Be very careful in purchasing an experimental airplane that someone else has built, especially if you're not a mechanic and don't know what to look for...especially if you're not already familiar with the machine.
I will tell you this, if you go fly one, you will go buy one. They are a $60,000 dollar ride. :)

I've got time in most of the RV line, with a few exceptions like the 3,9 and 10. I had never paid attention to kit built aircraft until a trip to Oshkosh several years ago.. We saw a field of RV's which caused to me find a ride in one.. :) First Rv flight I ever got was in a 6A.. It was a total blast and led to the purchase of our 6'.

What I would reccomend is find some people with RV's in your area and pick up a few flights with them, if they will let you.. Where are you located? I do some Rv6 transition training.. If you get on the Van's site, they have a few "company authorized" instructors - while most of those guys are extremely hard to line up a few flights with as they stay booked many months out..

If you are worried about conventional gear - go out and rent a Decathlon and fly it until you are comfortable with it.. If you can fly/land a Decath safely, the '6 will be like falling out of bed.. People often make a joke of people logging Rv6 time as tailwheel time as it is such a tame little airplane.

I think most of what avbug has said is true, with a few exceptions.. Billing it as a two place Cherokee is completely false.. While the RV's are extremely docile aircraft, a Cherokee it is not. If you hop into an RV and intend to fly it like a 140, your going to get yourself into trouble..

Also his thoughts on aerobatics - while aerobatics can be hard on the instruments, if you have the proper instruments in the a/c they will be fine.. Often times many RV builders put these instruments into the aircraft, so if your looking at a used one, pick one that is so equipped... Also, aerobatics, if done correctly - are a blast in the RV.. Is it a Pitts or an Edge 540? No, and it should not be flown like one, but if you want to simple rolls, loops, stall turns, etc - they RV has no issue's with them - nor are they any harder on the aircraft than general flying..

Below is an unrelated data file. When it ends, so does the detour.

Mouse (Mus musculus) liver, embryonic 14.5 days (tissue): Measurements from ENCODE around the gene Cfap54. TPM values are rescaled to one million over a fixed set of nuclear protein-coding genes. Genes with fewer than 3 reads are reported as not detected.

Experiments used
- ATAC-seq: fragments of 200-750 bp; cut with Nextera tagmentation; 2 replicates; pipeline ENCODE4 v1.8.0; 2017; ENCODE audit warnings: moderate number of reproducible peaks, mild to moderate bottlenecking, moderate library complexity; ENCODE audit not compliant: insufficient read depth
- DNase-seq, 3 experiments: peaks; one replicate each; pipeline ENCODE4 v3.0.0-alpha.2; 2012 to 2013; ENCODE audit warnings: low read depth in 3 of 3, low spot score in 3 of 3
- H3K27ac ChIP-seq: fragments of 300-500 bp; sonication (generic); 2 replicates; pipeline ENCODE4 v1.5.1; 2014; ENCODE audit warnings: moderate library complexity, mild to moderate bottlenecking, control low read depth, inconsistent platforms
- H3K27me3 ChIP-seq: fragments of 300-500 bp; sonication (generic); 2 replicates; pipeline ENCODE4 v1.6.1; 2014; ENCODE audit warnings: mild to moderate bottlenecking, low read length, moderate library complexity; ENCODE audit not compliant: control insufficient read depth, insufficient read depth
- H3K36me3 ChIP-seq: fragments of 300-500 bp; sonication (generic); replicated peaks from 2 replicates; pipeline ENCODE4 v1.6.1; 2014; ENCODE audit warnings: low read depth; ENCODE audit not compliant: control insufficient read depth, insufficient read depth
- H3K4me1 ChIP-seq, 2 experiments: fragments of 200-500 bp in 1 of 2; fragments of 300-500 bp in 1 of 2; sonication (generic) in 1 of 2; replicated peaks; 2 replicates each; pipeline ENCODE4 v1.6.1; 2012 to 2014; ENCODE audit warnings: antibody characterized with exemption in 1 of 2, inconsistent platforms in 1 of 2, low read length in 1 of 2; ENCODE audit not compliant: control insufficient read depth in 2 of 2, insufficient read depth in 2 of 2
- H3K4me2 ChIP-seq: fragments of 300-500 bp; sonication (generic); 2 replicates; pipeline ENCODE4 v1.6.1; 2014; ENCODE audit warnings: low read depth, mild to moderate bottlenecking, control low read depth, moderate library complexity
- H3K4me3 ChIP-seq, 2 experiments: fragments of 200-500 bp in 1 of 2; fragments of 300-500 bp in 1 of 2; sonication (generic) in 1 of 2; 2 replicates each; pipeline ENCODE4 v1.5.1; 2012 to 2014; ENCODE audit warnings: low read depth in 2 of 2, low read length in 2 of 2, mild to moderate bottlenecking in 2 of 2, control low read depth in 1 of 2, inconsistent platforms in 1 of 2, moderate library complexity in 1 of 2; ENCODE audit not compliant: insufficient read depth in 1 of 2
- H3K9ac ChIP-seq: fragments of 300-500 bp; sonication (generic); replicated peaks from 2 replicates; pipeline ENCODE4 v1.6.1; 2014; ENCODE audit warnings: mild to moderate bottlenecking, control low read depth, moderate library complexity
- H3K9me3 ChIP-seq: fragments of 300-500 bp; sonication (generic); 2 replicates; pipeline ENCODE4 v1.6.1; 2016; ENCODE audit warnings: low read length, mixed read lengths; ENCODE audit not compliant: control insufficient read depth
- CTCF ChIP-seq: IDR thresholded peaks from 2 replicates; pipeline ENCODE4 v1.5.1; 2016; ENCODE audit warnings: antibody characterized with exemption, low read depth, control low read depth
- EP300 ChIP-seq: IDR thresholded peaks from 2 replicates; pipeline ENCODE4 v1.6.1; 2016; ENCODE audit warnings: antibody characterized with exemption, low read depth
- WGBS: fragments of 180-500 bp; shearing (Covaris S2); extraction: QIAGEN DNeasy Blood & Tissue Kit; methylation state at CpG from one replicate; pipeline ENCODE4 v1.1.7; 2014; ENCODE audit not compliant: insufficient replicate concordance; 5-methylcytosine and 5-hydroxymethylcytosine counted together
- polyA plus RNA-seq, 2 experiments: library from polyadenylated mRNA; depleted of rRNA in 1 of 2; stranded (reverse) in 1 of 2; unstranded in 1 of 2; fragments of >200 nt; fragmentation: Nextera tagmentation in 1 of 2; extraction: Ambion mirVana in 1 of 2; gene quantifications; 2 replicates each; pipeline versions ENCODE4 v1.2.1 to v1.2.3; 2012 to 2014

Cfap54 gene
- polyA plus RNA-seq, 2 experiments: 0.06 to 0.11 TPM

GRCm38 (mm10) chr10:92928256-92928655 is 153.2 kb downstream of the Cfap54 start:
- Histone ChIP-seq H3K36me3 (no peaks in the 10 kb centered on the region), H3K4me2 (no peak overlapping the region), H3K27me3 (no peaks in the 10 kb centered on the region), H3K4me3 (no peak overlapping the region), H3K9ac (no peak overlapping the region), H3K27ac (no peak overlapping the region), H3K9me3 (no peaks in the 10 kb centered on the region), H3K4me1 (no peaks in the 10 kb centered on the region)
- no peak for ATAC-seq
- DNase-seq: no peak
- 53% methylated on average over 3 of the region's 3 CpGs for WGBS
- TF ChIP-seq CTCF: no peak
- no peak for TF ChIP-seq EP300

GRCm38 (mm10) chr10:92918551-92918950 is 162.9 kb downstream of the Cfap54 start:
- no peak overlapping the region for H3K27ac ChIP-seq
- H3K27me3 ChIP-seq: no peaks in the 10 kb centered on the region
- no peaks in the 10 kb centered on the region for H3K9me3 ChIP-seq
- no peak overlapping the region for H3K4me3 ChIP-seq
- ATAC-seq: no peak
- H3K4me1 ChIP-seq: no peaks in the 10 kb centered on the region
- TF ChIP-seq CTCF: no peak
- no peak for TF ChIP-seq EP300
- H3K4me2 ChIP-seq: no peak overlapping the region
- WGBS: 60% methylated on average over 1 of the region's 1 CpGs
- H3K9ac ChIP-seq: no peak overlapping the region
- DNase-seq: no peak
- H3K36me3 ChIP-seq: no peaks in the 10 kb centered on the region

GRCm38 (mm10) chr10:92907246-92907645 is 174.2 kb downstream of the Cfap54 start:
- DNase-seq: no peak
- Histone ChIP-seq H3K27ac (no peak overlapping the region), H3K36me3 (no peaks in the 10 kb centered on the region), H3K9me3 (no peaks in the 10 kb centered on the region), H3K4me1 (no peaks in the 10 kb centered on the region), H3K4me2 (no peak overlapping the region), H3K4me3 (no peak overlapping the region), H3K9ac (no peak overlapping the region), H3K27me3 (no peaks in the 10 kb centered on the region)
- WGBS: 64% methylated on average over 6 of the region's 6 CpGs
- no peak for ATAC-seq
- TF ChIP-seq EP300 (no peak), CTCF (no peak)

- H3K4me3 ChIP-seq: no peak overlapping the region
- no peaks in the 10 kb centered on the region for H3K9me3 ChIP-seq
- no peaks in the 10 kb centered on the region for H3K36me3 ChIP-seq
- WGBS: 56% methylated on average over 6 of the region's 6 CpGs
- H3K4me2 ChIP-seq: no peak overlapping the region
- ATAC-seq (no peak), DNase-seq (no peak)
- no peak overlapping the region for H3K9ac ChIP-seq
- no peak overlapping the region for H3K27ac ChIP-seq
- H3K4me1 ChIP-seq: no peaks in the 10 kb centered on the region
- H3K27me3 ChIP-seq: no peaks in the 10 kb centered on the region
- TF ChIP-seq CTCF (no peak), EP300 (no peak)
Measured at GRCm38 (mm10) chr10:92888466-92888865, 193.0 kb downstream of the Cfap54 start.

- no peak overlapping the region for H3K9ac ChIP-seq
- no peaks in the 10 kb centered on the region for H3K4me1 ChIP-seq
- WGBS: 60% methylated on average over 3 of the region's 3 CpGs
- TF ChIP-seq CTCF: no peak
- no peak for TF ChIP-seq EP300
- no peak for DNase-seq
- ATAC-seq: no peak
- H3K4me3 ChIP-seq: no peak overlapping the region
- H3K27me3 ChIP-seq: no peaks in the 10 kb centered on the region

The aircraft is great for many things.. You can cut up in it, it will fly slow, it will fly fast.. It can land very very short.. Good luck with your search, you'll love it. ;)
Thanks guys, I am already in a club with a debonair and a 172. I want a fun plane that has some X-country capablilties. I probably should have explained that my goal is to do 'light aerobatics' - loops, rolls etc when im off by myself or with my pilot buds. You know, just playing around on purty days ever so often.

X-country/limited aerobatics/possible light IFR - - - these are the things im searching for in a bird for around 50k. I'd like a bare bones VFR RV and then add avionics as I see fit.

An A@P partner would be the cream, but i dont know anyone at this moment. I'm interested in learning mechanical skills as i go, instead of building one to start off with. Anaglous to a reverse engineering approach. I can fly and learn how to tool on one at the same time.

Anywho, im in the metro atlanta area.
I have been flying out of FTY, but my RV is @ MSL in Alabama..

The RV is perfect for the light aerobatics you are describing.. :) I wouldn't want to fly the RV in solid IFR though.. Maybe small inadvertent IFR, but I wouldn't take off into known IFR..

If I want to fly IFR I'll take something else.. :)